Sainte-Enimie is a former commune founded in the 7th century by Énimie (according a legend a daughter of the Merovingian king Clothar II), who started a convent there after being cured of leprosy in the surrounding waters. It was the site of several monasteries, some of which still remain. Located in the Gorges du Tarn, it is a member of Les Plus Beaux Villages de France (“the most beautiful villages of France”) association.
Two monasteries, one male and one female, were built in the area but destroyed by invasions. Stephen, Bishop of Mende, requested that a Benedictine monastery be built there, and it was completed in 951. It became a popular pilgrimage destination due to the miraculous story surrounding its founding.
During the French Revolution in 1798, the monastery was destroyed and the town renamed 'Puy Roc'; however, this lasted only a short time.
In 1905, a road was built along the Tarn, giving the village greater commercial exposure. Starting in the 1950s, tourism became a major part of Sainte-Enimie's economy.References:
Augustusburg Palace represents one of the first examples of Rococo creations in Germany. For the Cologne elector and archbishop Clemens August of the House of Wittelsbach it was the favourite residence. In 1725 the Westphalian architect Johann Conrad Schlaun was commissioned by Clemens August to begin the construction of the palace on the ruins of a medieval moated castle.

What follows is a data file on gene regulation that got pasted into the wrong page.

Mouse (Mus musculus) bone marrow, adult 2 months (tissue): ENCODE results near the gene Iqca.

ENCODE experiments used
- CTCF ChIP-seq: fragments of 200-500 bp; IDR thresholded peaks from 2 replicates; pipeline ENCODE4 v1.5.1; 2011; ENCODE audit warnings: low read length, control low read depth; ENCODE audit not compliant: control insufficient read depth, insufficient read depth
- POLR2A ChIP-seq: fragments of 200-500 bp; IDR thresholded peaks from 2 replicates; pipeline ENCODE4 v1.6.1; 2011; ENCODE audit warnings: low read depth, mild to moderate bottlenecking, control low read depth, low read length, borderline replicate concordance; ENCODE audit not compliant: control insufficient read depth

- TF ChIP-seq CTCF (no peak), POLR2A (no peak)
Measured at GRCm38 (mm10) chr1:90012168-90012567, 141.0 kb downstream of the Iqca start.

In 1728, the Bavarian court architect François de Cuvilliés took over and made the palace into one of the most glorious residences of its time. Until its completion in 1768, numerous outstanding artists of European renown contributed to its beauty. A prime example of the calibre of artists employed here is Balthasar Neumann, who created the design for the magnificent staircase, an enchanting creation full of dynamism and elegance. The magical interplay of architecture, sculpture, painting and garden design made the Brühl Palaces a masterpiece of German Rococo.
UNESCO honoured history and present of the Rococo Palaces by inscribing Augustusburg Palace – together with Falkenlust Palace and their extensive gardens – on the World Heritage List in 1984. From 1949 onwards, Augustusburg Palace was used for representative purposes by the German Federal President and the Federal Government for many decades.
In 1728, Dominique Girard designed the palace gardens according to French models. Owing to constant renovation and care, it is today one of the most authentic examples of 18th century garden design in Europe. Next to the Baroque gardens, Peter Joseph Lenné redesigned the forested areas based on English landscaping models. Today it is a wonderful place to have a walk.